Leonard Peltier, a citizen of the Anishinabe and Lakota Nations, is a father, a grandfather, an artist, a writer, and an Indigenous rights activist. He has spent more than twenty-seven years in prison for a crime he did not commit. Amnesty International considers him a “political prisoner” who should be “immediately and unconditionally released.”
Born on the Turtle Mountain Reservation in North Dakota, Leonard Peltier’s self-taught style is an outgrowth of drawing and carving lessons he received as a child from tribal elders. Leonard began working with pastels in 1983, proving he had the talent to put what he saw on paper. His spirit began to know a freedom never before experienced. Although limited by the prison, Leonard has emerged as a master of Indigenous Art.
“There is a commissary at Leavenworth Penitentiary where I can purchase limited supplies. They have a small variety of materials available and most are of poor quality. Sometimes I can order supplies through art magazines or catalogs; however, prison approval is usually not given for special orders.”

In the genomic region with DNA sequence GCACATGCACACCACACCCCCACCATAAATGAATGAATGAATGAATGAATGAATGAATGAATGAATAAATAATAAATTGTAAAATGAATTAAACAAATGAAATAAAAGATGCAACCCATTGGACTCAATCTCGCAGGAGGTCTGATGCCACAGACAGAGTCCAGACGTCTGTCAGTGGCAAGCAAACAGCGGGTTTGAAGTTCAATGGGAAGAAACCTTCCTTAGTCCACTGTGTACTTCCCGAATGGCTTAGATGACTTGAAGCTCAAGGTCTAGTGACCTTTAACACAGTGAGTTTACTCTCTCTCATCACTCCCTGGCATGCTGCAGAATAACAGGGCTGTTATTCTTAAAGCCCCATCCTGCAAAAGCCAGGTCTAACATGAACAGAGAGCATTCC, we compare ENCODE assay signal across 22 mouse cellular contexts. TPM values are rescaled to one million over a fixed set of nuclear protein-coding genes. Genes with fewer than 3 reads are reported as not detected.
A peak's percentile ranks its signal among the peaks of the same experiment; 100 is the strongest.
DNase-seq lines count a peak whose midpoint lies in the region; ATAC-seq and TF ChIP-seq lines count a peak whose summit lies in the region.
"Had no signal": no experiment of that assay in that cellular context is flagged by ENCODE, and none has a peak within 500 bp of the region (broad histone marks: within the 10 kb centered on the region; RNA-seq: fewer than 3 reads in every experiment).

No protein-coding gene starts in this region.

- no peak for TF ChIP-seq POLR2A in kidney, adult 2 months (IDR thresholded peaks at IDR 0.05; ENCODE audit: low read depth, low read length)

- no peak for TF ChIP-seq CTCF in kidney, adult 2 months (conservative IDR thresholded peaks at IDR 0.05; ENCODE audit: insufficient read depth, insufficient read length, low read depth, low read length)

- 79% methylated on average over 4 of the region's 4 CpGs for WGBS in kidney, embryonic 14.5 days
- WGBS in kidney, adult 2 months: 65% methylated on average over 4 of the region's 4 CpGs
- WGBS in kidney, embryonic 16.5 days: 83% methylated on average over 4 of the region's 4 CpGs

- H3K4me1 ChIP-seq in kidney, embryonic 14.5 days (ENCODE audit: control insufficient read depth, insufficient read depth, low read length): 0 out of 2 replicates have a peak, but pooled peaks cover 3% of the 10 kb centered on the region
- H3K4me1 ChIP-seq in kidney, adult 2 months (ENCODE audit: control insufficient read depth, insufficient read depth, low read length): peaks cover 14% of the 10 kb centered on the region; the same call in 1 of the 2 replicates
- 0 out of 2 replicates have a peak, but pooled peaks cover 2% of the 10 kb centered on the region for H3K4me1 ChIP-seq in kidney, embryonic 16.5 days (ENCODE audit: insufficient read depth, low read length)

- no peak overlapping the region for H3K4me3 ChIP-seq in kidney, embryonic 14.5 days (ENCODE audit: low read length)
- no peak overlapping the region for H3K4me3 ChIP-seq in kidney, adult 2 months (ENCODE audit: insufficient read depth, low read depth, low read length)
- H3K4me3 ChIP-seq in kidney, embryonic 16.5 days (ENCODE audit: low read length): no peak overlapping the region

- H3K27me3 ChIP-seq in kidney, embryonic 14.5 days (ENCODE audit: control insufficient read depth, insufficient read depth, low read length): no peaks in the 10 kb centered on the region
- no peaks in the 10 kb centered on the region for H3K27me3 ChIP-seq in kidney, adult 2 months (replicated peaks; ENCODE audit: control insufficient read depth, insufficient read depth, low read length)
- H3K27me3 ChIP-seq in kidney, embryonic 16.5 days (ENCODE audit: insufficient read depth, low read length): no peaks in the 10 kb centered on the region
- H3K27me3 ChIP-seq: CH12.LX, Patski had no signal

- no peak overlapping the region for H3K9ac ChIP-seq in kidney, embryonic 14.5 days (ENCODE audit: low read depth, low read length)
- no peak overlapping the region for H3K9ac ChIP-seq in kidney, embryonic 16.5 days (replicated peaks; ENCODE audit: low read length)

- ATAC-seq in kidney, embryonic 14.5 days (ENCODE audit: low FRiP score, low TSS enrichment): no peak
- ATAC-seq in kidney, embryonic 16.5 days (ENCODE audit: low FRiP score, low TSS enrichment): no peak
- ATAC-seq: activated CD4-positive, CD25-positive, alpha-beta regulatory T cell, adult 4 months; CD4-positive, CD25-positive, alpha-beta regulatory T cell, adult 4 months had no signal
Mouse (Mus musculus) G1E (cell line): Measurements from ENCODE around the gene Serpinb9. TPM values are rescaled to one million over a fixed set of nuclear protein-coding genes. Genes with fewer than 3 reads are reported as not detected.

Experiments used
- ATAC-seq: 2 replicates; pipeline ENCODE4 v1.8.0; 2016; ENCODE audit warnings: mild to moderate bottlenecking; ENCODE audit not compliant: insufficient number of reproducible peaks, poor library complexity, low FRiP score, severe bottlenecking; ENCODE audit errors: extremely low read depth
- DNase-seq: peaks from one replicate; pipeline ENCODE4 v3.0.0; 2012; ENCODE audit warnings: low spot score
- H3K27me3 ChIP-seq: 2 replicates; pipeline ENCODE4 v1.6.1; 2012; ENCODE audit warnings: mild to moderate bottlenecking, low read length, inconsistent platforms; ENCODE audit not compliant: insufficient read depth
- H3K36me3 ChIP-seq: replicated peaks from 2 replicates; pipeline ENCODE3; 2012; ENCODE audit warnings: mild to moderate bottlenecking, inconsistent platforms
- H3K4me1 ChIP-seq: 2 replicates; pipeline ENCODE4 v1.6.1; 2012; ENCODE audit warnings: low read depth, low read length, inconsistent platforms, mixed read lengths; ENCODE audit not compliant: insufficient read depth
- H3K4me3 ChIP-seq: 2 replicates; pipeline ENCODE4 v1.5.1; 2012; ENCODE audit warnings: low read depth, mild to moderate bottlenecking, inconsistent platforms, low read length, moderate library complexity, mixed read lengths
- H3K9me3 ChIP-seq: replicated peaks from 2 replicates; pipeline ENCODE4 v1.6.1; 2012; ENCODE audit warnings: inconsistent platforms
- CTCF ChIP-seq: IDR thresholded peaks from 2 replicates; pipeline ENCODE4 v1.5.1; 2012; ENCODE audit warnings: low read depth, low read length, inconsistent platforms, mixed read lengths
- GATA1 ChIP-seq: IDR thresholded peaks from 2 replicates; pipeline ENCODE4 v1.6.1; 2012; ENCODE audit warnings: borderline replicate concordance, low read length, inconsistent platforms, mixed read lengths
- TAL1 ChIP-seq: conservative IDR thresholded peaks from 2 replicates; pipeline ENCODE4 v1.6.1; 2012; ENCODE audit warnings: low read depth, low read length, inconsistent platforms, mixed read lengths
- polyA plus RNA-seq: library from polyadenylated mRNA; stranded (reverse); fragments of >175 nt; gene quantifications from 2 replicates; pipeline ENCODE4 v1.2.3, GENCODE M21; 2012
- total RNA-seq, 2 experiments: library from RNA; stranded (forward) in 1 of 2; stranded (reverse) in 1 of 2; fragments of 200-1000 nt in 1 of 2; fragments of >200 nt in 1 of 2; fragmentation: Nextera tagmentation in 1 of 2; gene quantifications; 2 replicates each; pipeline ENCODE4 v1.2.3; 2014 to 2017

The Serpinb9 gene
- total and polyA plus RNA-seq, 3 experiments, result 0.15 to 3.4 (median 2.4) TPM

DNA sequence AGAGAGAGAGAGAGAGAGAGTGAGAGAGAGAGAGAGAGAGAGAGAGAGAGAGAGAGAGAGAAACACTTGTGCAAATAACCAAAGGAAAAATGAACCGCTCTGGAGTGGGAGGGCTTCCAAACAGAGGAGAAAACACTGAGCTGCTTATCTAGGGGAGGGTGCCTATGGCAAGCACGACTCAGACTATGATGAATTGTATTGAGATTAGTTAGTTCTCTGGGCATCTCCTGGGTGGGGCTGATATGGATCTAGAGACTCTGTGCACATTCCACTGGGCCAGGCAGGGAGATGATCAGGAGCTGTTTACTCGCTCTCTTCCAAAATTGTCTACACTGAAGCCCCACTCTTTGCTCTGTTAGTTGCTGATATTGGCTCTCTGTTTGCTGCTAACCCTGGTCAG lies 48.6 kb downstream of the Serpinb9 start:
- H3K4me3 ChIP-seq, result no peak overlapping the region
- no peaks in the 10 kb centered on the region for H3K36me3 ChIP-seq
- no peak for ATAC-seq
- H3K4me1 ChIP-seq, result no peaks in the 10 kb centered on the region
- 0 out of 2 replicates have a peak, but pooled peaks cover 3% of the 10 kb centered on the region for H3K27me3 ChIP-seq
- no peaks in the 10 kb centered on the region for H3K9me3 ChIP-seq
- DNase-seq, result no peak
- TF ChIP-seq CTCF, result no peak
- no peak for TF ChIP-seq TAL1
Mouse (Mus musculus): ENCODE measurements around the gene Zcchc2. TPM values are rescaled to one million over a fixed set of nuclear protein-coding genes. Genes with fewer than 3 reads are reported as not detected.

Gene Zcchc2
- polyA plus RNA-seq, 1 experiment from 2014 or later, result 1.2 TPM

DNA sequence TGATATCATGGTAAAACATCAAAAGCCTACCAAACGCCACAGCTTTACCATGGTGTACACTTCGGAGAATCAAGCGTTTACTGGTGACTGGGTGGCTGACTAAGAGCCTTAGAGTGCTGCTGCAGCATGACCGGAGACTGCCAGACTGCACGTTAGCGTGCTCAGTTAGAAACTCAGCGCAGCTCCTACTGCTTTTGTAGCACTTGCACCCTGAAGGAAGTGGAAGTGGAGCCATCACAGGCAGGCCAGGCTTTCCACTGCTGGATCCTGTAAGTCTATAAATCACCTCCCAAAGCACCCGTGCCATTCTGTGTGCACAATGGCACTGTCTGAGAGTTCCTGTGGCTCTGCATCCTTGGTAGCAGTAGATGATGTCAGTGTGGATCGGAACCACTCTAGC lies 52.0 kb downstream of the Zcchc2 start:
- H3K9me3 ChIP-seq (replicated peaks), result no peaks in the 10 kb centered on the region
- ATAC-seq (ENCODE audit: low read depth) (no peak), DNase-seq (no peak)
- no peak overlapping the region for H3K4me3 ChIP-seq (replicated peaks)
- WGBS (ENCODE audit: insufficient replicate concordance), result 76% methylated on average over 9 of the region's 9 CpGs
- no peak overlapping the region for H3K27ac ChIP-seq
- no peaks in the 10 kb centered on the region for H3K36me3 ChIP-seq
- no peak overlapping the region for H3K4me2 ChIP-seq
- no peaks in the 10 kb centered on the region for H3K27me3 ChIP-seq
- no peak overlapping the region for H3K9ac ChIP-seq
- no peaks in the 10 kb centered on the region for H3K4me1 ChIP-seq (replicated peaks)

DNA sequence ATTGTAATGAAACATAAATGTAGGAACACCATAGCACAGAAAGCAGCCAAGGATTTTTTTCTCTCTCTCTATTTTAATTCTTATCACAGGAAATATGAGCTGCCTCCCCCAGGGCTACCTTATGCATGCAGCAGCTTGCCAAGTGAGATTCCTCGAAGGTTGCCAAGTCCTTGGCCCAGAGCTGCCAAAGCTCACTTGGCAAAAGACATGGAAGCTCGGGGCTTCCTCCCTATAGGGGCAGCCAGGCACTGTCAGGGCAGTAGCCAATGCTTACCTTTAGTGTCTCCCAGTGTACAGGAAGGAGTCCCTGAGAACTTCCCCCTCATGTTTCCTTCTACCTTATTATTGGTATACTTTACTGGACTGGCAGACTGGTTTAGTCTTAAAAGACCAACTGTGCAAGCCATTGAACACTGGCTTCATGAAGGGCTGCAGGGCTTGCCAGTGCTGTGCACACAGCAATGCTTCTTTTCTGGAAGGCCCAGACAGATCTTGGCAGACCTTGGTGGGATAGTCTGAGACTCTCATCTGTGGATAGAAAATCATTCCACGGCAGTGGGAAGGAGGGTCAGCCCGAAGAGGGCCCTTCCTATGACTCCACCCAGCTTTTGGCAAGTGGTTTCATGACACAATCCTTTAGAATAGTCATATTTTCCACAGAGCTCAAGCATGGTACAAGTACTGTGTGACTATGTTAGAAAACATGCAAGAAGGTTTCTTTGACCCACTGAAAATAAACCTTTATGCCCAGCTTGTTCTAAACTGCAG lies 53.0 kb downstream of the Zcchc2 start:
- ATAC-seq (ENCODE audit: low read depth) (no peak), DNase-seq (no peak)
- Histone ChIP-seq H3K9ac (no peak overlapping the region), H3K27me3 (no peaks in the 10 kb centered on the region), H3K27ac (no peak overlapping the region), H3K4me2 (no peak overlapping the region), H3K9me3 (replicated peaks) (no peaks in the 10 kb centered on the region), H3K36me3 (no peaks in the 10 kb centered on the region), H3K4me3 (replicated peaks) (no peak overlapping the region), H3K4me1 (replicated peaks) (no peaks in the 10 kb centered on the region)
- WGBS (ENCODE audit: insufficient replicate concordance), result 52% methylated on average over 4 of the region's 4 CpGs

Leonard’s artwork reflects his beliefs and commitment to Native American culture. He realizes the difficulty his people are having as they try in today’s society to live in the way the Great Spirit set forth for them. It is his peoples’ struggle to survive and the desire to portray their cultural beauty that inspires him to paint.
In 1986, Leonard suffered a stroke which left him about eighty per cent blind in his left eye. “My eye problem has slowed me down considerably, but I am still inspired. Having people buy my artwork and sharing my paintings makes me feel real good.”
Leonard’s Paintings are collected by such noted personalities as Oliver Stone, Peter Coyote, Jane Fonda, Val Kilmer, Michael Apted, Shep Gordon, Oliver Shanti and many international dignitaries and religious leaders.